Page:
FCC Deems Cell Phone Unlocking Legal!

View Poll Results: Did you know unlocking your BlackBerry was illegal?

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Thread: FCC Deems Cell Phone Unlocking Legal!

  1. #1
    ShimmyShine's Avatar
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    FCC Deems Cell Phone Unlocking Legal!


    As Ron Burgundy would say "This is what's happening in your world, tonight." Recently the FCC has made the unlocking of phones to use on networks that are unintended, legal. I'm willing to bet a majority of the people out there who bought or sold unlocked BlackBerry's had no clue that what they were doing was technically against the law. It was a debate over the security of devices on other networks as well as copyright laws by manipulating the OS to use those devices on other networks that made it a decision in the first place. The FCC ultimately decided that it wasn't a copyright infringement to unlock or jailbreak your phone.

    I would like to point out however, that just because the FCC made it legal to use unlocked phones on different networks, it doesn't mean that phone companies have to respect this decision. It is still under their rights to disallow unlocked phones on their network. But lets just say Verizon or AT&T changed their policies and opened their doors to allow those phones that are unlocked on their networks; I have a feeling this would end up creating a falling domino effect with other networks. This would happen simply because it will be popular amongst that one network who allowed unlocked phones.

    So, I've setup a poll out of curiosity as to how many of you actually knew that unlocking your phones was illegal. I'll be honest, I've sold numerous phones on eBay that were unlocked and I never had a clue that what I was doing illegal; I actually don't even think that eBay knows it was illegal either because there was a category made specifically for unlocked phones. This just goes to show though, that the FCC nor any cell phone provider ever made an example out of someone who used an unlocked phone or threw a fit over the fact that people do it, aside from Steve Jobs (Apple) - Go figure.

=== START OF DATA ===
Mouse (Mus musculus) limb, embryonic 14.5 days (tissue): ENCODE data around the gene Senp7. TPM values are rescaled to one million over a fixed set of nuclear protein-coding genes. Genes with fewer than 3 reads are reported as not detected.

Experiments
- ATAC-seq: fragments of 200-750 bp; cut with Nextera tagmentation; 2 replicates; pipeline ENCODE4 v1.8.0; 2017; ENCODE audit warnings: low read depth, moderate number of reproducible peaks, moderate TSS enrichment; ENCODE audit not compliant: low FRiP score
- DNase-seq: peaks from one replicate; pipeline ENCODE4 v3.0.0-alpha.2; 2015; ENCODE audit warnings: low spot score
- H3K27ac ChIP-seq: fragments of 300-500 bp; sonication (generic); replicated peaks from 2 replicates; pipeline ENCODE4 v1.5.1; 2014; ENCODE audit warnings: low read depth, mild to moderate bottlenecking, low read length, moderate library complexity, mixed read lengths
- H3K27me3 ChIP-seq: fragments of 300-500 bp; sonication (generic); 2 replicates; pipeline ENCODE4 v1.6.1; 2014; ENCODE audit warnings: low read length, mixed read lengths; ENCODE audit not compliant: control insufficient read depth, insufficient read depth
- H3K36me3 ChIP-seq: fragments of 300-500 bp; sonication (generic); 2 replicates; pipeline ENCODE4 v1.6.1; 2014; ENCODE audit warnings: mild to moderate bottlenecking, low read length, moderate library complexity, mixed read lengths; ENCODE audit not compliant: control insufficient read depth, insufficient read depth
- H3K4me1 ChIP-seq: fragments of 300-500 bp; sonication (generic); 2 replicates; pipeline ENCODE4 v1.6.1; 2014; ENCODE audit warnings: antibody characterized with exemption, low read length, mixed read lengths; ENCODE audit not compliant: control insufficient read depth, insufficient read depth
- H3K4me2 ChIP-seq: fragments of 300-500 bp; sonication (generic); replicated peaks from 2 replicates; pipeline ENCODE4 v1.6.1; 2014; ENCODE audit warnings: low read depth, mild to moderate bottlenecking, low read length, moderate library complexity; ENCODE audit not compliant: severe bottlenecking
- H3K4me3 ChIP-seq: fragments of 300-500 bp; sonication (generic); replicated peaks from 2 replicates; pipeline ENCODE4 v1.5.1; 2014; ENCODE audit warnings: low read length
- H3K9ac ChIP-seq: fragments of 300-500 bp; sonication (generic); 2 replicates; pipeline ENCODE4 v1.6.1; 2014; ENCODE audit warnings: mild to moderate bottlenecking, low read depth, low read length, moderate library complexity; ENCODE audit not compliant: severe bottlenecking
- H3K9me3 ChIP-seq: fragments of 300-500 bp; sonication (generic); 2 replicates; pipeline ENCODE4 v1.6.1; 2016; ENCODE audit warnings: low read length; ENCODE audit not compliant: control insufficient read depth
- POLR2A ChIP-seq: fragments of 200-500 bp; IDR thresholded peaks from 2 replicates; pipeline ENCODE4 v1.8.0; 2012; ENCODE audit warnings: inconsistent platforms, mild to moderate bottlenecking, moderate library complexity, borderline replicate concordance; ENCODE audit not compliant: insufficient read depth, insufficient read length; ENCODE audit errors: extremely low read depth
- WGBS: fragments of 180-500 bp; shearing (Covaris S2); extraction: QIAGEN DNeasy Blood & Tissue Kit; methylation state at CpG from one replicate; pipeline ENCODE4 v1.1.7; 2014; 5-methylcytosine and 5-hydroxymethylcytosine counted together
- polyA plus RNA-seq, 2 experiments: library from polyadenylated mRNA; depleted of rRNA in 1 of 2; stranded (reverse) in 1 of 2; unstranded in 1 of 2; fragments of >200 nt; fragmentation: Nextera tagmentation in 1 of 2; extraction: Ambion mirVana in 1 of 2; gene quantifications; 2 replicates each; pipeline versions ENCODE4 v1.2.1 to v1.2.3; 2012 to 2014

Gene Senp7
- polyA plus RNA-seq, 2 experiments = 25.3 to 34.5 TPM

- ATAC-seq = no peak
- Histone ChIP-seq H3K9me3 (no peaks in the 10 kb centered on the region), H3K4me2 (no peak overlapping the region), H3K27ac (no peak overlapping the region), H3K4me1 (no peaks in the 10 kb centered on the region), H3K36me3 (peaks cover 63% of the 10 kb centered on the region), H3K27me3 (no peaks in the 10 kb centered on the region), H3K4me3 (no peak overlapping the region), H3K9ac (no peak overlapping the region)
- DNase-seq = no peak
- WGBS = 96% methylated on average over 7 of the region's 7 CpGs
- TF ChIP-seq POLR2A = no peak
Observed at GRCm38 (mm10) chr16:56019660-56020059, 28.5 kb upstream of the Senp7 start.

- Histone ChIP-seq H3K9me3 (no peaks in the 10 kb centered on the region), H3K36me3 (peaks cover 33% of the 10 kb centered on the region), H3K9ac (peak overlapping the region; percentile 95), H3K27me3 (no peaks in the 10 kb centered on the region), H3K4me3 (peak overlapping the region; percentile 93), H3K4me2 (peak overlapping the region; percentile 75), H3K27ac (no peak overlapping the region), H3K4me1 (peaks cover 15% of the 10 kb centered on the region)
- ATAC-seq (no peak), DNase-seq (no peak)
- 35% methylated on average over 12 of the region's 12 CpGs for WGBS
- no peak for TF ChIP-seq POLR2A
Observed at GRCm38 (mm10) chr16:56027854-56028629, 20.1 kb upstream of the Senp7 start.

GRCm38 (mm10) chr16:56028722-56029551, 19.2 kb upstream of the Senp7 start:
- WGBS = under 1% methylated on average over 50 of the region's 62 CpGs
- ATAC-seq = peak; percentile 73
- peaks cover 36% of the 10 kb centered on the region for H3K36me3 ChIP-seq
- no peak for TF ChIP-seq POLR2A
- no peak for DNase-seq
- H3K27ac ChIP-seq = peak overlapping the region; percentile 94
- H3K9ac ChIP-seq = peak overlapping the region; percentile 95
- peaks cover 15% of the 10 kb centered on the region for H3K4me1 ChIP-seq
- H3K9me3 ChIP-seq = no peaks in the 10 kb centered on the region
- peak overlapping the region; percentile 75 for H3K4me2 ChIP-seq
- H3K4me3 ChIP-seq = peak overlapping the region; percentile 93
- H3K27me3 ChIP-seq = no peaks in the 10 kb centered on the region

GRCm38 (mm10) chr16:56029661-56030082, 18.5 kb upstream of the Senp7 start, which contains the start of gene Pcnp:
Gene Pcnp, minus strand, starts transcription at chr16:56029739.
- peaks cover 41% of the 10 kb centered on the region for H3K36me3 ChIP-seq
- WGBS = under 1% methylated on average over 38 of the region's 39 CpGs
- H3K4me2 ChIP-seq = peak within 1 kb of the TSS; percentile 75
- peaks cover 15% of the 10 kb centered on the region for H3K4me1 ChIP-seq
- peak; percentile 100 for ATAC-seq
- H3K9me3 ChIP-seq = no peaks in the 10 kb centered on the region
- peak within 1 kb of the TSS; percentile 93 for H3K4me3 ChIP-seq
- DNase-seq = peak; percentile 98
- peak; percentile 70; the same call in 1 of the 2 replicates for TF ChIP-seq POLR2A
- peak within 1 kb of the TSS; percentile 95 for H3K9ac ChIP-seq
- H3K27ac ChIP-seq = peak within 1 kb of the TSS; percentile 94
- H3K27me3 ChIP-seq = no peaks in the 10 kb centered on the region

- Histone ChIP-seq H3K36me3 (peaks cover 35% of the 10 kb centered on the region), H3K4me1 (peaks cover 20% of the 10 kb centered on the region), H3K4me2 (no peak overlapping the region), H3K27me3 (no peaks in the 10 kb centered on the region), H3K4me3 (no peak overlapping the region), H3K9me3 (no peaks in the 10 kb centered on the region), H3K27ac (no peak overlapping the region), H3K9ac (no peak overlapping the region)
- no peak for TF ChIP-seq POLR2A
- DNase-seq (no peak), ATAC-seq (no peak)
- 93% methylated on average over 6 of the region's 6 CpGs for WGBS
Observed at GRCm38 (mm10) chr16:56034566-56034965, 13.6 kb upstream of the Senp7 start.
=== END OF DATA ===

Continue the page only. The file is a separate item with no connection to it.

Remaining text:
"Shimmy, I love it when you talk nerdy to me!" - Natemz


  2. #2
    Bugly's Avatar
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    My take on this is; If you buy a product, you own it. Period. I don't really care what the manufacturer thinks at that point. If you modify it, the warranty can be voided, other than that, there should be no complaint from the manufacturer if you decide to do with your property what you want to.
    As far as OSs are concerned, show me empirical proof that changing the SOFTware will damage the HARDware.
    This all boils down to control issues. Manufacturers all believe their product is perfect the way it is, and modifying it will make it less perfect. If they can control their customers by threatening them with "penalties" or "shutting them down" all they are doing is proving my point.
    Have you ever wondered why things intended to make our lives simpler keep getting more complicated to use?

  3. #3
    ShimmyShine's Avatar
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    Bugly! I wasn't going to hop into this conversation, however I haven't spoke with you in forever!

    Anyhow, I 100% agree.. A great example (rather off topic though) is xBox or PS3/PSP. If you read some of those forums, they are constantly at wars with each other - SONY vs. Hackers or Microsoft vs. Hackers.. I think its amusing that 1 hacker can stand up against SONY or Microsoft..
    "Shimmy, I love it when you talk nerdy to me!" - Natemz